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A quick post here today to talk about why I think 2016 will see all flash VSAN overtake 10K RPM drive based hybrid VSAN as the most popular deployment choice.

Remember when predictions were made in that 15K RPM drives would loose their relevance to flash? 10K RPM drives are next up to be displaced.

Flash has significant performance advantages over 10K RPM drives. Flash delivers thousands of times more IOPS at lower latency enabling workloads with wide random patterns that lead to cache misses to deliver constant latency and IOPS.

Flash has capacity advantages over 10K RPM drives.  Today we have certified 4TB flash drives with the flash vendors promising very aggressive road maps this year.

The objection of why all flash was not chosen over 10K RPM drives was always cost. This comparison though has changed and if the trend continues 2016 will be the year that flash overtakes 10K RPM drives on cost for all practical purposes.

Having worked with VSAN since the public (and private beta) I have been tracking the price of the enterprise grade flash components that are on the VSAN Comparability Guide. When I was building out my first VSAN clusters for my lab the least expensive drives I could find were approximately $2.50 USD per GB. Considering Hybrid VSAN allows you to mix high performing flash with lower cost magnetic capacity drives this delivered a lot of great value (and performance!)Screen Shot 2016-01-19 at 9.57.41 AM

As the flash industry pushed deeper densities, improved processes and improved endurance prices have fallen. This past month I checked prices again for cache and capacity tier flash drives. Drives certified for capacity usage by all flash VSAN are .65 per GB and cache tier drives are .75 USD per GB.  Flash drives components for VSAN today can be purchased for less than 1/3 of what they did at launch.

10K RPM drives have fallen in price, but at a much slower pace than flash.  At the current trend, flash will soon overtake and displace 10K RPM drives on cost in the same way it has with 15K RPM drives.  More importantly the continued fall (as well as other advances in space efficiency) will enable all flash VSAN to drop below $1 per GB usable. Speaking with customers this barrier will open up a lot of possibilities for accelerating Tier 2 and tertiary workloads.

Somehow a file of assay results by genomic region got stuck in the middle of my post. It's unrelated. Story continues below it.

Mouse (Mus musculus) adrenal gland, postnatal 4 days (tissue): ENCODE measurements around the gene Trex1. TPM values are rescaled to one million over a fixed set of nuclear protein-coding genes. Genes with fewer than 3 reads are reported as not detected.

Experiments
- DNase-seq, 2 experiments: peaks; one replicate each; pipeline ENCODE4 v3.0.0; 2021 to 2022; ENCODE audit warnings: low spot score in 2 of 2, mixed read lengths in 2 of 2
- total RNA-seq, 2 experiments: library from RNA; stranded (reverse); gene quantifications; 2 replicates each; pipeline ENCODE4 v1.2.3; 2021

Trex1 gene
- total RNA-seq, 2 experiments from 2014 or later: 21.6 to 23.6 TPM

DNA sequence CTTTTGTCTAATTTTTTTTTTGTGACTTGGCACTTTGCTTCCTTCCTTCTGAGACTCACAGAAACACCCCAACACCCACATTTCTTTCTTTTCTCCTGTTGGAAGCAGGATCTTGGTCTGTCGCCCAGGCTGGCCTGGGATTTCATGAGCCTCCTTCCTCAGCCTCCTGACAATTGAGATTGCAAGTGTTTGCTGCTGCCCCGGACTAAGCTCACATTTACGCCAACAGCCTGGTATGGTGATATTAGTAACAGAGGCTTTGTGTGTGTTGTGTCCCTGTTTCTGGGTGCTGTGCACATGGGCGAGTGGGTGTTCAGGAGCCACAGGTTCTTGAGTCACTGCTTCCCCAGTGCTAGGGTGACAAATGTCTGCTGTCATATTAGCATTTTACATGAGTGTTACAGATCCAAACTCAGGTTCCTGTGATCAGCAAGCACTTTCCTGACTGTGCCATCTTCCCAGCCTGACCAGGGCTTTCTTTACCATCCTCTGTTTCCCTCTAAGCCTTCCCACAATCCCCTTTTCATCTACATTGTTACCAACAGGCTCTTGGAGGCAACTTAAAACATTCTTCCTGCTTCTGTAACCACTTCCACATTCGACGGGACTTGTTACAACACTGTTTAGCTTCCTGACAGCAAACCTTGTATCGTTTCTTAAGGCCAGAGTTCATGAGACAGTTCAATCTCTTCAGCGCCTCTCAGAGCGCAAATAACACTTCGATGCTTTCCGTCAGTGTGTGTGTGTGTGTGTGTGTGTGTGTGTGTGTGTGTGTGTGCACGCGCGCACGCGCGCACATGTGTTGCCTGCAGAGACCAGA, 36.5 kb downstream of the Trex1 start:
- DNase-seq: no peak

Speaking with the flash vendors the technologies that are driving down costs (3D NAND) continue to have plenty of road map for the coming year. New classes of memory and other advances promise even faster storage options.

There are other cost benefits to all flash VSAN. Lower latency can lead to faster processing, lower effective CPU usage per workload, and increased virtual machine density. With per core and per socket licensing for many applications this can lead to significant cost savings at scale.

Now I do want to make it clear that Hybrid VSAN is not going away. I expect the slower 7.2K RPM NL-SAS drives will remain cheaper than flash for quite some time.  Many customers use these with VSAN and have great results.  A key takeaway, however, is that all flash provides advantages above and beyond hybrid for workloads that need incredibly consistent latency, or that need the highest possible performance with highly random workloads.

What should you take away from this information?

If you have not priced out all flash VSAN in a while give it another look (and check the prices often, as prices will still be falling!). 10K RPM may still make sense tomorrow, but as time goes on this will change.

For anyone wanting see what happens when All flash VSAN is “turned up to 11” check out Intel’s benchmarks of a 64 node 500TB of flash.

I would also recommending reading Jason Massae’s thoughts on why all Flash has a better TCO. He makes some great points regarding infrastructure overhead savings from all flash.